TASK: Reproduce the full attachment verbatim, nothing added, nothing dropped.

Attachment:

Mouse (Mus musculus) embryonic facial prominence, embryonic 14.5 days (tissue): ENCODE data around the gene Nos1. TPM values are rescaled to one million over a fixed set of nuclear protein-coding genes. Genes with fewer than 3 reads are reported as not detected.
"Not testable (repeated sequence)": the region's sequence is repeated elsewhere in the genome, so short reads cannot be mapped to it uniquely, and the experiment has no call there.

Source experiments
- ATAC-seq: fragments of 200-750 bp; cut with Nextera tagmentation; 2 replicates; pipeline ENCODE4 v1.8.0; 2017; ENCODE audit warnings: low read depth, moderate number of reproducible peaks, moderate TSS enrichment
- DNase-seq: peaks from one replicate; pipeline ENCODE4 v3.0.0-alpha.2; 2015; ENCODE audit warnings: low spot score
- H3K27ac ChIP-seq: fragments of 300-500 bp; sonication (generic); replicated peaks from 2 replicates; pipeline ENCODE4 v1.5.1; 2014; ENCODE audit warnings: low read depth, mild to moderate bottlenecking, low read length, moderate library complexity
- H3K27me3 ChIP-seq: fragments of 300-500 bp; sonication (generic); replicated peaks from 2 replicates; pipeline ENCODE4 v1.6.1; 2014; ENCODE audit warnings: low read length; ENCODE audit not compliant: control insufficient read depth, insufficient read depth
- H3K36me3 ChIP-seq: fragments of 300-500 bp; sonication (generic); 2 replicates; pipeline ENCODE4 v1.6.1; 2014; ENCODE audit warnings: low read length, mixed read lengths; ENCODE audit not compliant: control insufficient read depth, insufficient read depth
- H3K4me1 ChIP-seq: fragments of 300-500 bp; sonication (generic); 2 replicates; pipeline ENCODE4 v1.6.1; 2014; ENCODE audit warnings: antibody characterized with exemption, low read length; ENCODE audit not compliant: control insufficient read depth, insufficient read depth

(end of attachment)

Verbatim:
Mouse (Mus musculus) embryonic facial prominence, embryonic 14.5 days (tissue): ENCODE data around the gene Nos1. TPM values are rescaled to one million over a fixed set of nuclear protein-coding genes. Genes with fewer than 3 reads are reported as not detected.
"Not testable (repeated sequence)": the region's sequence is repeated elsewhere in the genome, so short reads cannot be mapped to it uniquely, and the experiment has no call there.

Source experiments
- ATAC-seq: fragments of 200-750 bp; cut with Nextera tagmentation; 2 replicates; pipeline ENCODE4 v1.8.0; 2017; ENCODE audit warnings: low read depth, moderate number of reproducible peaks, moderate TSS enrichment
- DNase-seq: peaks from one replicate; pipeline ENCODE4 v3.0.0-alpha.2; 2015; ENCODE audit warnings: low spot score
- H3K27ac ChIP-seq: fragments of 300-500 bp; sonication (generic); replicated peaks from 2 replicates; pipeline ENCODE4 v1.5.1; 2014; ENCODE audit warnings: low read depth, mild to moderate bottlenecking, low read length, moderate library complexity
- H3K27me3 ChIP-seq: fragments of 300-500 bp; sonication (generic); replicated peaks from 2 replicates; pipeline ENCODE4 v1.6.1; 2014; ENCODE audit warnings: low read length; ENCODE audit not compliant: control insufficient read depth, insufficient read depth
- H3K36me3 ChIP-seq: fragments of 300-500 bp; sonication (generic); 2 replicates; pipeline ENCODE4 v1.6.1; 2014; ENCODE audit warnings: low read length, mixed read lengths; ENCODE audit not compliant: control insufficient read depth, insufficient read depth
- H3K4me1 ChIP-seq: fragments of 300-500 bp; sonication (generic); 2 replicates; pipeline ENCODE4 v1.6.1; 2014; ENCODE audit warnings: antibody characterized with exemption, low read length; ENCODE audit not compliant: control insufficient read depth, insufficient read depth